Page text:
All is Right in Suns’ World for Moment

by Jeramie McPeek
VP, Digital
By Scott Bordow
East Valley Tribune
March 10, 2008

You know what the Suns did for their fans Sunday? Gave them short-term memory loss. That disheartening loss to Utah in which the Jazz shot 75 percent from the field in the fourth quarter? Forgotten. The 126 points allowed to Denver? Deleted. The headscratching effort against Philadelphia, the clunker against Detroit, the maddening inconsistency?

Buried in a 94-87 victory over the San Antonio Spurs that maybe, just maybe, was a hint of things to come.

The Suns have said all along that Shaquille O’Neal’s true value would come in the postseason, when the games slow down and become more physical.

Well, the Suns and Spurs engaged in a playoff-type game Sunday — Steve Nash had the requisite bleeder — and what do you know?

There was O’Neal with 14 points and a game-high 16 rebounds in 35 minutes of play. There was O’Neal, helping to limit Tim Duncan to 6-of-19 shooting. And there was O’Neal, diving into the third row of the stands after a missed shot, energizing both the crowd and his teammates.

Not to mention scaring the bejeebers out the guy who saw a 325-pound missile barreling at him.

“He looked like vintage Shaq,” Grant Hill said. “He smells the playoffs. He smells the potential of this team.”

Given the stench the Suns have been emitting the last couple of weeks, it would be wise not to get too carried away. Beating the Spurs doesn’t turn them into title contenders, just as losing to the Nuggets didn’t mean they’ll miss the playoffs.

We still don’t know if Phoenix has discovered itself, or if it simply was motivated to beat the Spurs. As Nash said, “one win isn’t going to say we’re a finished product.”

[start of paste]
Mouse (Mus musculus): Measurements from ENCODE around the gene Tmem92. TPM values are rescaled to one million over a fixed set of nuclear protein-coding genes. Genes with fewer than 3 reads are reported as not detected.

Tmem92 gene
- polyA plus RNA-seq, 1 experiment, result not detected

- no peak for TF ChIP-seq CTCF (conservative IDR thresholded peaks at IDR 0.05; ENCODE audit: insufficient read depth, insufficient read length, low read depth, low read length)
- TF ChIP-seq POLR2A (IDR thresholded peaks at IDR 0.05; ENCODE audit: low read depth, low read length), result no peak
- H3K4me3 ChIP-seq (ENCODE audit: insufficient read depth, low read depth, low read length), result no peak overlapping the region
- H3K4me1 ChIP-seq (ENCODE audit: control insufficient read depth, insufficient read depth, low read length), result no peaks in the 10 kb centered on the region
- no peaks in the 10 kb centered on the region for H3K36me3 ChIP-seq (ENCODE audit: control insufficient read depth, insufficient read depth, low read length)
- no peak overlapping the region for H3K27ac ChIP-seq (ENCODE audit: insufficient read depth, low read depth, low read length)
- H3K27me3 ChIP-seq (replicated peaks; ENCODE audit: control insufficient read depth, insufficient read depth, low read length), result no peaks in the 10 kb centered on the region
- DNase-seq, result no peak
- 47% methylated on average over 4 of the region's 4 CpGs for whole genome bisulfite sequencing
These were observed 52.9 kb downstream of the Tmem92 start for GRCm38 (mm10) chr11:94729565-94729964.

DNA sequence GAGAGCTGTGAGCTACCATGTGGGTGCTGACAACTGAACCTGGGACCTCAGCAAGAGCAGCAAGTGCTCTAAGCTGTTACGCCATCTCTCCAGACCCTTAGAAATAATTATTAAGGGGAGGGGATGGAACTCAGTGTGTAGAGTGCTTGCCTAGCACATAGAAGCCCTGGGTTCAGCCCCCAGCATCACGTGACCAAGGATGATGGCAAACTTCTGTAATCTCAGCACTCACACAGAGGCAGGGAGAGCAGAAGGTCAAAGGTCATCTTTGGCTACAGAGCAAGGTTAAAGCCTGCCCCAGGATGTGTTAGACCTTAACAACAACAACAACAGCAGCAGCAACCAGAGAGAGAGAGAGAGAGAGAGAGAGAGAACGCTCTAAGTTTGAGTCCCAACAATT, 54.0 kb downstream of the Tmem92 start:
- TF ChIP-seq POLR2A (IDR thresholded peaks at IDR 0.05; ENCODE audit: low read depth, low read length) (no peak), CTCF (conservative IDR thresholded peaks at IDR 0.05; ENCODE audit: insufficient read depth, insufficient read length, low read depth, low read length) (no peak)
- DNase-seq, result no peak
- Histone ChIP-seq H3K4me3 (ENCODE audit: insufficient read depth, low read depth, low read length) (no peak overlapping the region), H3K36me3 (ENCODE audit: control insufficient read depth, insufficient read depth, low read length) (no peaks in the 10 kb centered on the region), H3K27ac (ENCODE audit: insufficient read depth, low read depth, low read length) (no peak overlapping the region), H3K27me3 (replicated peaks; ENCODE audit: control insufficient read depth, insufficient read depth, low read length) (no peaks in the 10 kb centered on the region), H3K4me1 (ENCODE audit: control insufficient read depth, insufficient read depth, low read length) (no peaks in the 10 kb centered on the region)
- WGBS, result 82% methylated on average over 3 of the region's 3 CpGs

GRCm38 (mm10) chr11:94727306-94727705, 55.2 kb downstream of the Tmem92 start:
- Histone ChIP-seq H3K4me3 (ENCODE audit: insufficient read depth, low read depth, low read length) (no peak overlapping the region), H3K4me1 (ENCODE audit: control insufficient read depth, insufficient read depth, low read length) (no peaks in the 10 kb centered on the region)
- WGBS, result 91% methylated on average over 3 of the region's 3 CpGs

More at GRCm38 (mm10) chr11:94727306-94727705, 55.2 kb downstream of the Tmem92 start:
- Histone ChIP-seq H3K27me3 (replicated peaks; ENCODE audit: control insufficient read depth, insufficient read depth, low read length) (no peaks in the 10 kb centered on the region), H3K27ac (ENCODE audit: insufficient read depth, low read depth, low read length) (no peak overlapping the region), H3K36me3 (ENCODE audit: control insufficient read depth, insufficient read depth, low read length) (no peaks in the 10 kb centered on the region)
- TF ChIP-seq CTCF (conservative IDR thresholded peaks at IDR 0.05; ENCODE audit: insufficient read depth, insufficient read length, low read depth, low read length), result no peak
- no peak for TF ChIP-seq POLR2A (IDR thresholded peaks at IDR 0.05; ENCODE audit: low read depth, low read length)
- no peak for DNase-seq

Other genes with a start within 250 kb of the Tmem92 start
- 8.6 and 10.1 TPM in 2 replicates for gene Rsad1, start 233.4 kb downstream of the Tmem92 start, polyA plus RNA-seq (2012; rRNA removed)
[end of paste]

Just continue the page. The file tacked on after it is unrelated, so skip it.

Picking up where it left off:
But there were encouraging signs.

Thanks to O’Neal, the Suns outrebounded the Spurs, 52-44. That’s only the third time in the past nine games Phoenix has won the battle of the boards against San Antonio.

Phoenix also had 38 points in the paint to San Antonio’s 24. That, too, is a reflection of O’Neal’s presence, both offensively and in his ability to guard the basket.

For once, Tony Parker didn’t get the red carpet treatment in the lane.

“It’s a big body to bother us every time we penetrate,” Spurs guard Manu Ginobili said.

Duncan noted that the Suns aren’t as fast or explosive as they used to be. But you got the sense he meant it as a compliment and not a criticism.

“I think they are better defensively,” he said.

That would come as news to anyone who has seen the Suns stink it up on defense since O’Neal’s arrival. And to be honest, Phoenix still has major issues on that end of the floor.

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San Antonio exposed the Suns’ inability to cover the pick-and-roll, particularly in the third quarter when Parker and Kurt Thomas used the two-man game to score a combined 12 points. That will continue to be an issue going forward given O’Neal’s lack of mobility and Amaré Stoudemire’s unwillingness to play as good of a game defensively as he talks.

It’s also worth mentioning that the Spurs — and how ironic is this? — are now a more suitable matchup for the Suns because they don’t make O’Neal run and Parker doesn’t dominate Nash as much as Golden State’s Baron Davis, New Orleans’ Chris Paul or Utah’s Deron Williams.

“It’s a step forward,” coach Mike D’Antoni said. “It was a big game just because of the standings and everything, but we do know we still need some work and we know it’s not going to be easy.”

More than anything, the win was a psychological boost for the Suns — and a chance to breathe for D’Antoni, who has been criticized more in the past three weeks than he has in the past three years.

To lose to San Antonio after coughing up a lead against Utah would have further punctured the team’s belief system and brought fans one step closer to the ledge.

“Sometimes when you’re struggling, you forget how to win,” Hill said. “We had been struggling with that for the last few weeks. But at the same time, when you get a good win against a good opponent, it can change the momentum.”

The Suns play their next three games at home, against Memphis, Golden State and Sacramento. Win all three, and then we’ll say they’re on the right track.

But in winning a bareknuckle brawl Sunday, Phoenix showed us something.

It may still have some fight left come the playoffs.

COPYRIGHT 2008, EAST VALLEY TRIBUNE. Used with permission.